CraigC's Avatar
 
Join Date: Jan 2011
Posts: 2,661
We have a very nice ss one that has several attachments. Karen uses it. I always get bit. Seriously, we do use it often. We prefer it over the vegi slicing blade of the food processor. The waffle fry attachment is pretty cool too.
__________________
Emeralds are real Gems! C. caninus & C. Batesii.
CraigC is offline   Reply With Quote
Old 11-12-2012, 01:57 PM   #10
Chef Extraordinaire
 
taxlady's Avatar
 
Join Date: Sep 2010
Location: near Montreal, Quebec, Canada
Posts: 15,495
Send a message via Skype™ to taxlady
Quote:
Originally Posted by jabbur View Post
I bought this one Vidalia Slice Wizard: Amazon.com: Kitchen & Dining and it sits in the cupboard. I rarely use it. I just go for the knife first. I think at times I'd like a different one but can't justify the expense.
What would you want to be different? Does it make nice, uniform, whole slices?

Quote:
I also have one of these 3 Cone King Kutter Slicer w/ Suction Base, Each and use it all the time to grate cheese and veggies. It comes with a slicer and I'm more apt to use it than the other.
I have a salad shooter-like attachment for my meat grinder. I use it if I have to grate a lot of cheese. Stirling uses it a lot.

But for slicing, I find a bunch of weirdly shaped slices, partial slices, and slices stuck between the cone and the casing. I also have to cut the food into pieces that will fit through the feed shoot. By the time I have cut the food to fit, pushed it all through, cleaned up the stuff that fell off/didn't hit the plate, and washed the parts, I often wished I had done it by hand.
__________________

__________________
May you live as long as you wish and love as long as you live.
Robert A. Heinlein
taxlady is offline   Reply With Quote
Reply

Thread Tools
Display Modes

Posting Rules
You may not post new threads
You may not post replies
You may not post attachments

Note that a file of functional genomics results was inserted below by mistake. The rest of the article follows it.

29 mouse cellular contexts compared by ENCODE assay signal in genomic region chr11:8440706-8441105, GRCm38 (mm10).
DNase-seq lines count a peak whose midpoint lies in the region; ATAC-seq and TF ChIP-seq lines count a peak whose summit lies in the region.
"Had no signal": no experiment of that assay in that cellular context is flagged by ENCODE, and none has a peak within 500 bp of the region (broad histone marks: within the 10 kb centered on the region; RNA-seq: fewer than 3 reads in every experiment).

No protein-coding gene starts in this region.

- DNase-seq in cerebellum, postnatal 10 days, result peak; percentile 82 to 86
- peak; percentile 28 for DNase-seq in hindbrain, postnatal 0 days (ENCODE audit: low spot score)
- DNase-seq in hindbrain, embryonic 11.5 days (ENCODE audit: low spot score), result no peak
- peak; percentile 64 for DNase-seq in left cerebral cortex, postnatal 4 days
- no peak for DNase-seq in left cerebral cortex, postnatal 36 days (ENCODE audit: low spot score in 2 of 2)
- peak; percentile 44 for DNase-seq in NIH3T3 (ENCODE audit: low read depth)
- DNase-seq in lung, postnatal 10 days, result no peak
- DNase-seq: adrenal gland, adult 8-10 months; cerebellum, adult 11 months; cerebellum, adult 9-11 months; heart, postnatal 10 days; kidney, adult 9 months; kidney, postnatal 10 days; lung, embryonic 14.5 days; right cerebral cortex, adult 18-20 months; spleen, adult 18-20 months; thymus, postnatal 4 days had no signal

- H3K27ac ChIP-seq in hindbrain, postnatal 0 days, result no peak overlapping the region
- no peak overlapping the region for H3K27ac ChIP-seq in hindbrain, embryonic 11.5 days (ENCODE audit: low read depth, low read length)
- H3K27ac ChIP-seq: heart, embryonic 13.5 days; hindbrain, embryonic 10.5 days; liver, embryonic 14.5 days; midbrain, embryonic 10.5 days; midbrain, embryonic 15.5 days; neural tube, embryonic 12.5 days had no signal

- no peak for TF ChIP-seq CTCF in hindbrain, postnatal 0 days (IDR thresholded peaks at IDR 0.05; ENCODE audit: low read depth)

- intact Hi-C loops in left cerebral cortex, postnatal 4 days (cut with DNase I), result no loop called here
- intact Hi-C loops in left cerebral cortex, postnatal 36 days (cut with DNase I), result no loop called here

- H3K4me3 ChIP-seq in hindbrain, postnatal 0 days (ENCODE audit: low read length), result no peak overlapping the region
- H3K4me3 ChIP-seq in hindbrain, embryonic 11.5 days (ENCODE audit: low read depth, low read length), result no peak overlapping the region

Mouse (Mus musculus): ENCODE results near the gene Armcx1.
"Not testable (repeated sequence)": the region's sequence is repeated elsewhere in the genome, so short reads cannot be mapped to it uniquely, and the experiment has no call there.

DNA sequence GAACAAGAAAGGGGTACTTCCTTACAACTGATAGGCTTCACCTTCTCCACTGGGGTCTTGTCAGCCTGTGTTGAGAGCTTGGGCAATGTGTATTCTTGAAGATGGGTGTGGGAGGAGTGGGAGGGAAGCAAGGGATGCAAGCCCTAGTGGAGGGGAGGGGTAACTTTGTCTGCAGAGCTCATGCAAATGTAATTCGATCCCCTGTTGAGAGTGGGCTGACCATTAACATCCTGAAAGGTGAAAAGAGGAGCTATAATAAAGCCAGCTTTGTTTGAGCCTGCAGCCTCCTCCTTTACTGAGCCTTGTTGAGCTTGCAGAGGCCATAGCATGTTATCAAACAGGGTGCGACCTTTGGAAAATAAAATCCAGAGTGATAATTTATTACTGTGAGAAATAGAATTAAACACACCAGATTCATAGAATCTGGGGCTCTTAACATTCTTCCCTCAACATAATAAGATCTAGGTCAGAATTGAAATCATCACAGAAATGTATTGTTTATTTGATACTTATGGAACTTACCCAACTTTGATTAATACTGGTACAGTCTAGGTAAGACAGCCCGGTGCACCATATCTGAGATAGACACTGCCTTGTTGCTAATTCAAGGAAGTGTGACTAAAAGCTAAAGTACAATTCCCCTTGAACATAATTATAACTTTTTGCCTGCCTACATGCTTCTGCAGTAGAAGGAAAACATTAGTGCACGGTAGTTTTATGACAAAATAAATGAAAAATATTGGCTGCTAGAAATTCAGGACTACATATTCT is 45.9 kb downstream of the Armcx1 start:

You may not edit your posts

BB code is On
Smilies are On
[IMG] code is On
HTML code is Off
Trackbacks are Off
Pingbacks are Off
Refbacks are Off




» Discuss Cooking on Facebook

Our Communities

Our communities encompass many different hobbies and interests, but each one is built on friendly, intelligent membership.

» More about our Communities

Automotive Communities

Our Automotive communities encompass many different makes and models. From U.S. domestics to European Saloons.

» More about our Automotive Communities

RV & Travel Trailer Communities

Our RV & Travel Trailer sites encompasses virtually all types of Recreational Vehicles, from brand-specific to general RV communities.

» More about our RV Communities

Marine Communities

Our Marine websites focus on Cruising and Sailing Vessels, including forums and the largest cruising Wiki project on the web today.

» More about our Marine Communities


Copyright 2002-2012 Social Knowledge, LLC All Rights Reserved.

All times are GMT -5. The time now is 11:32 PM.


Powered by vBulletin® Version 3.8.8 Beta 4
Copyright ©2000 - 2014, Jelsoft Enterprises Ltd.

Cooking News & Tips Straight to your Email!

Stay up-to-date with Cooking info to your inbox!

unsusbcribe at anytime with one click

Close [X]